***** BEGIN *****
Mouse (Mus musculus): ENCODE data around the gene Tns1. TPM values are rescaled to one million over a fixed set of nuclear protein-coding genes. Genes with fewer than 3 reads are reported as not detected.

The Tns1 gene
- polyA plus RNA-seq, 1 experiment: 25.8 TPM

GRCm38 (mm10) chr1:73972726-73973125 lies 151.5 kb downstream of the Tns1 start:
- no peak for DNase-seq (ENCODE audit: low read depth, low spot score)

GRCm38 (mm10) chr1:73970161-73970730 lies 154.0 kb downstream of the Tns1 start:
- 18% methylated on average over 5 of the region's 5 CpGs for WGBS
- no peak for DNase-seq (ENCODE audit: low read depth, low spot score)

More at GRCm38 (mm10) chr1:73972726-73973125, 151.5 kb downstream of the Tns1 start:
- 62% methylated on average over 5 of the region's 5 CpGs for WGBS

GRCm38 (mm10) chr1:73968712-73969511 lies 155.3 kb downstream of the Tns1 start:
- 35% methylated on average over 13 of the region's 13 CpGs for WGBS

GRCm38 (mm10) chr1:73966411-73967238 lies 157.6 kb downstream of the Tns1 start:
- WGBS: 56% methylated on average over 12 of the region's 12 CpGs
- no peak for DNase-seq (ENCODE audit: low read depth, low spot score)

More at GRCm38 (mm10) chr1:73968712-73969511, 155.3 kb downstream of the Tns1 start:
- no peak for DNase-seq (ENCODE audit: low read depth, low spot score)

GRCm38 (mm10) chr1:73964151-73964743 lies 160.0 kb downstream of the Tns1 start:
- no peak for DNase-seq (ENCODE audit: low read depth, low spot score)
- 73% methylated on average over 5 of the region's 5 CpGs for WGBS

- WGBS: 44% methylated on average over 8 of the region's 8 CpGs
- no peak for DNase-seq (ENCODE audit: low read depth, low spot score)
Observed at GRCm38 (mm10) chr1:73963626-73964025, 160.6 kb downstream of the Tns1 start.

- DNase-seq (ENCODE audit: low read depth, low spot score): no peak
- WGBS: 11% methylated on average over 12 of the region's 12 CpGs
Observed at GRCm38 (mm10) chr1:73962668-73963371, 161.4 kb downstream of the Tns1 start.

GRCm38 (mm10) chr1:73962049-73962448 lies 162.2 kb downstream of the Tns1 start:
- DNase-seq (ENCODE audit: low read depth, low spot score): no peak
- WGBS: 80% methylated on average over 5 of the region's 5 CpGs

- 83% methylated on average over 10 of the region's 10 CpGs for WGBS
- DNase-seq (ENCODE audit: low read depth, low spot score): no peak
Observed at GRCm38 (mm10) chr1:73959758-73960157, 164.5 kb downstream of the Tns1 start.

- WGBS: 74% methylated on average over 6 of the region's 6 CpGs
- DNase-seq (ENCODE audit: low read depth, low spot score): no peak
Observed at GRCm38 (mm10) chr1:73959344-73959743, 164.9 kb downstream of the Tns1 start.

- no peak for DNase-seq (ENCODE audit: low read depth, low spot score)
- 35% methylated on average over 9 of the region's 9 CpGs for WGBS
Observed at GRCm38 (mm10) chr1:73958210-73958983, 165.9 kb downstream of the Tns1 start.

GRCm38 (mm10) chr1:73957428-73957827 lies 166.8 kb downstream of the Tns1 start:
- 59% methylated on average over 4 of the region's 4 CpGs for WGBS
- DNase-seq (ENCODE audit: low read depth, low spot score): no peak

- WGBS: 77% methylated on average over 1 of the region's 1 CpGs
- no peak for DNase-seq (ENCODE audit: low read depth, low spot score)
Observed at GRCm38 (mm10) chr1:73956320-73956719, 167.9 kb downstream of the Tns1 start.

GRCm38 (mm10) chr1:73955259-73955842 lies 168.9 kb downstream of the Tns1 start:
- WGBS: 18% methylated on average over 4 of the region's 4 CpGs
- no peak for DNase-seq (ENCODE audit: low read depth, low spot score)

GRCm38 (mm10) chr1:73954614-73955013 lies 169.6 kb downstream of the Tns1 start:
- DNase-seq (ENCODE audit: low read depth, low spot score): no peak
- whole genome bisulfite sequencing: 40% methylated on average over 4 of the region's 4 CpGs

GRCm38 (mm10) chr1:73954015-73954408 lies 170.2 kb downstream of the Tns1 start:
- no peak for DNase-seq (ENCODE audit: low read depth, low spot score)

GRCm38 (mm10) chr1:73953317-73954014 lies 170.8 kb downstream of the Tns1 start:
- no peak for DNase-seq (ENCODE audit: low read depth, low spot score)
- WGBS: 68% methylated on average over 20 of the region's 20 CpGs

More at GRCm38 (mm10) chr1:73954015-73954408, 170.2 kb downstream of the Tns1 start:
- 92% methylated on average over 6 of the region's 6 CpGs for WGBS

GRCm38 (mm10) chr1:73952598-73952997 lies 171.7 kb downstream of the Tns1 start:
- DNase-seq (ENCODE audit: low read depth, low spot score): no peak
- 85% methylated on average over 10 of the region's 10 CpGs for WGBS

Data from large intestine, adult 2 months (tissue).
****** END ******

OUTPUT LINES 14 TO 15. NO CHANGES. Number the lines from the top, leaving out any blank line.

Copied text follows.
- WGBS: 56% methylated on average over 12 of the region's 12 CpGs
- no peak for DNase-seq (ENCODE audit: low read depth, low spot score)